Editor’s Note

by Mark Baechtel

  • Editor's Page
decorative header image from Volume III Issue 2 · Spring 2017
Several people standing on the porch of Macy House, smiling.

Rootstalk Student Editors, Spring 2017, at Grinnell College’s Macy House, home of Rootstalk and the Center for Prairie Studies. From left: Bazil Mupisiri, Mineta Suzuki, Ben Brosseau, Noah Herbin, Sonia Chulaki, Ceci Bergman, Tapiwa Zvidzwa, Evan Cooper, Rhett Lundy, Marie Kolarik. Not pictured: Aditya Nag

In discussing the prairie region, we often fall to talking about communities, and the various ways we define them. There are the interwoven communities of the natural world, on which the web of a functioning prairie ecosystem’s life depends; there are the communities of thought, conviction, or scholarship, formed by those concerned with studying and legislating various aspects of life in the region; then there are the physical communities in which we, the human residents of the prarie, settle: the cities, towns, villages, neighborhoods, and streets through which we define our civic lives.

A classroom is another type of community. It is a kind of biome, and the people who gather in it—though strangers at the semester’s beginning—quickly become a unit by dint of the shared experience, the hard work, and the sense of discovery which a well-run class entails.

This is as it should be. Engaging in this type of “community work” enables us, at last, to form the sort of truly educated opinions which we need to guide us in our unfolding citizenship in our region. If our community is functioning as it should, then learning to tell the prairie’s stories becomes a kind of “prairie restoration” work, in which we tend to the soul of our home place with as much care as any work crew shows in gathering seed, weeding out invasive species, or setting back-fires during a prairie burn.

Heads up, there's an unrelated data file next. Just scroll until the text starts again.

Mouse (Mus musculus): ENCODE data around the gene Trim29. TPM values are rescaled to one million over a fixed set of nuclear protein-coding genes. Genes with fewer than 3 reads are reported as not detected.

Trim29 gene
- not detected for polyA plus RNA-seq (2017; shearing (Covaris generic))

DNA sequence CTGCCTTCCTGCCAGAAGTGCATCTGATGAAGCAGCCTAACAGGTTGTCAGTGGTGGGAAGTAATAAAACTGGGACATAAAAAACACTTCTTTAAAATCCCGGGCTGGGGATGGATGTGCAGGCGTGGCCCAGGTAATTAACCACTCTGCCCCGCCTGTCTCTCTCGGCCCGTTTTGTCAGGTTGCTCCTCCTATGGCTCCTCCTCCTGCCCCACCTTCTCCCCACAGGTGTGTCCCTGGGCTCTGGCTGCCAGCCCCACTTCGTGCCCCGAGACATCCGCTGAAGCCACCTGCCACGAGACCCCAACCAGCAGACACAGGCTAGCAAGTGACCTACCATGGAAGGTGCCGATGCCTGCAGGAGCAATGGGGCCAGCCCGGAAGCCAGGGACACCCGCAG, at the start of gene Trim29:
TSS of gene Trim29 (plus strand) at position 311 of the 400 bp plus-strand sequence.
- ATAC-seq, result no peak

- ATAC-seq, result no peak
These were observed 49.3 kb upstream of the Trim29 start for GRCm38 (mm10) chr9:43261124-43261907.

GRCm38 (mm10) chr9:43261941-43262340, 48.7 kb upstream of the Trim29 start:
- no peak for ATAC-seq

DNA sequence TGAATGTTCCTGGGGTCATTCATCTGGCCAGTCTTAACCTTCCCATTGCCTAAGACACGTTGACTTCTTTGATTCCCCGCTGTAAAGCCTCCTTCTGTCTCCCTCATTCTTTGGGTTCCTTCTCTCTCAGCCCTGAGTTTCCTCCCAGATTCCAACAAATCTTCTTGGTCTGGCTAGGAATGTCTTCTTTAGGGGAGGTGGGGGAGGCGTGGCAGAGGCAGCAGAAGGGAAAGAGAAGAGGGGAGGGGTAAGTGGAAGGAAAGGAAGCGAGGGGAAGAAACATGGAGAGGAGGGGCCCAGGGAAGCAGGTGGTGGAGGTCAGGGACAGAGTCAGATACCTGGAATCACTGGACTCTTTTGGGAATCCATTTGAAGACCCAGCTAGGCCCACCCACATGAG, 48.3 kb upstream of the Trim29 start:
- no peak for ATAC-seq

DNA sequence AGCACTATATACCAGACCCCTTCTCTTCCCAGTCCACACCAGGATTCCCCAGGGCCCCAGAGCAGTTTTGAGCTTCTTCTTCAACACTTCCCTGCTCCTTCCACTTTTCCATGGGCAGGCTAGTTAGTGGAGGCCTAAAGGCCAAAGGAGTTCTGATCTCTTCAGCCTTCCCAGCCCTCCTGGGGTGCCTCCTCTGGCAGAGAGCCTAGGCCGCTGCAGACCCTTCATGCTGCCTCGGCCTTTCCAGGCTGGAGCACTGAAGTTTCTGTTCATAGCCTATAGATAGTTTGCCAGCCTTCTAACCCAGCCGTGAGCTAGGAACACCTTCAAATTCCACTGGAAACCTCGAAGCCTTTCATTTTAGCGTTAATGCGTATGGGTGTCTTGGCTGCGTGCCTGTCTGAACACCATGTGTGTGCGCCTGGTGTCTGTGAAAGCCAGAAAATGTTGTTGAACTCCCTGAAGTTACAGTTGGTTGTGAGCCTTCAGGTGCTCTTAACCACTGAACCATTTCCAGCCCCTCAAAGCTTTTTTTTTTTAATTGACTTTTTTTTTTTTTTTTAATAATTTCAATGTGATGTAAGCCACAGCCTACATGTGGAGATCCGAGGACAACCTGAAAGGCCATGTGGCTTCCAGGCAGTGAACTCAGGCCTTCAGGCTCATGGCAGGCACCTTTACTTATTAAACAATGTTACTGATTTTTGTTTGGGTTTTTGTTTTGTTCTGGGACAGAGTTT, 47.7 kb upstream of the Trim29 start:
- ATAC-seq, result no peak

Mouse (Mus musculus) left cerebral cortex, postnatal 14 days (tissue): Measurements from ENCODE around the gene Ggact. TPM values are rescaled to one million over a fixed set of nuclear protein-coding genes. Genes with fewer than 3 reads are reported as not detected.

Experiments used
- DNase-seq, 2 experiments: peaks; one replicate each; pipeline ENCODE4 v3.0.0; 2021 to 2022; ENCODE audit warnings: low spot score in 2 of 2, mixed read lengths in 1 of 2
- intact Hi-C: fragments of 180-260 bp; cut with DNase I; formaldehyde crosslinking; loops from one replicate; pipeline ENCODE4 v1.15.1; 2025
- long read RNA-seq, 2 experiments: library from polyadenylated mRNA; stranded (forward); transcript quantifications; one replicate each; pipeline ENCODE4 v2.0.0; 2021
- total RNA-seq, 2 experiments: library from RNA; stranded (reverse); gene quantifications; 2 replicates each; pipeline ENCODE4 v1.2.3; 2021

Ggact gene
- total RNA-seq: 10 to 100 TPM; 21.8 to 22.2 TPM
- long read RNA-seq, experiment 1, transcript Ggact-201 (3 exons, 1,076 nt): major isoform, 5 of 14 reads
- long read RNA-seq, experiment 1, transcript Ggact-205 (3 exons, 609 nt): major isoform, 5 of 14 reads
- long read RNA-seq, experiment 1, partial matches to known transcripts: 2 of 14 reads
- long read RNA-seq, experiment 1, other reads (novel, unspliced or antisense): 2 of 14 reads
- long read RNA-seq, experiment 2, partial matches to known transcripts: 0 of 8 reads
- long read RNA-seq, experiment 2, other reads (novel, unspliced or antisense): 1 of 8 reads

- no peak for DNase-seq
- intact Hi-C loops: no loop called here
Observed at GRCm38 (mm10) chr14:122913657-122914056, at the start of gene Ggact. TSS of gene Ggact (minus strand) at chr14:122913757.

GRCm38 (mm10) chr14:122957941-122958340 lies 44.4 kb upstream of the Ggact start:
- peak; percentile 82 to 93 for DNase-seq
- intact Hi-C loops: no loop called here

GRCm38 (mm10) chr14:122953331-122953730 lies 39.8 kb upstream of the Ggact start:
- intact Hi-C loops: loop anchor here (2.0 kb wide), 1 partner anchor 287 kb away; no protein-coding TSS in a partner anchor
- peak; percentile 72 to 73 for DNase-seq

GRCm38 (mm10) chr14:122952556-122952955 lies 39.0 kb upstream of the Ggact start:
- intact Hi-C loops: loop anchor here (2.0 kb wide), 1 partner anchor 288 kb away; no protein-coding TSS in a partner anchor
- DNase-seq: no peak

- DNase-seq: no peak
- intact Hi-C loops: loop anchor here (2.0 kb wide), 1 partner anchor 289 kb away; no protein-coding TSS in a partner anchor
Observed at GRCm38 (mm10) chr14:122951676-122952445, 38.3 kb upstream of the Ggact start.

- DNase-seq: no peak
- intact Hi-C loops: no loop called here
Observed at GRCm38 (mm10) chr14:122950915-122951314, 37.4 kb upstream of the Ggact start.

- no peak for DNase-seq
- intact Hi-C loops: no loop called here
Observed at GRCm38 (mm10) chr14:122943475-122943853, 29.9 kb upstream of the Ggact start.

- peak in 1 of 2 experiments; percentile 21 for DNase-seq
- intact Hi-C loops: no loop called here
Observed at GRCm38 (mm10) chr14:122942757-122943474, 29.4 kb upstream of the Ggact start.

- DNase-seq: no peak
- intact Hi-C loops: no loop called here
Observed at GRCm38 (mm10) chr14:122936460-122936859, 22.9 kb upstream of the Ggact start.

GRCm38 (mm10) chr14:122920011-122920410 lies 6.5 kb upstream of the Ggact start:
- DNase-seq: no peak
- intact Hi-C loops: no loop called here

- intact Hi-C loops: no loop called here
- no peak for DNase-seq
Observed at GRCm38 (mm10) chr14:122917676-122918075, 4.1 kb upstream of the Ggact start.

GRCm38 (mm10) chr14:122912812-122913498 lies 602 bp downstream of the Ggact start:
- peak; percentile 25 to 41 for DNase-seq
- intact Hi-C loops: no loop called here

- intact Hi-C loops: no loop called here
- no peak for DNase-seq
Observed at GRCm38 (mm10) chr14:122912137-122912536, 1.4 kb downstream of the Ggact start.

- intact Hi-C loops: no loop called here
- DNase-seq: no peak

In that spirit, I am pleased to introduce you to one of the prairie’s newest communities—small, but mighty —which took up its residence here in the Spring of 2017. Rootstalk leaf-bug icon marking the end of the article's text.

--Mark Baechtel, Editor-in-Chief

About Editor-in-Chief Mark Baechtel
Portrait image of Editor-in-Chief Mark Baechtel.
Mark Baechtel has nearly 30 years of publishing experience behind him. He received his B.A. with honors in print journalism from The American University in Washington, DC, and his M.F.A. in fiction-writing from the Iowa Writers’ Workshop, where he was selected as an Iowa Arts Fellow and a Summer Teaching/Writing Fellow. He is author of Shaping the Story, a textbook guide to short story writing (Longman, 2003) and has taught writing and publishing classes at the University of Iowa, Grinnell College and various art centers, as well as working as a professional book editor. His writing has appeared internationally in newspapers, magazines, journals and anthologies, and he has been a regular book reviewer for The Washington Post. He is currently polishing the stories in a collection of short fiction, entitled What Moves and What Is Still, and is at work on a novel entitled Renovation.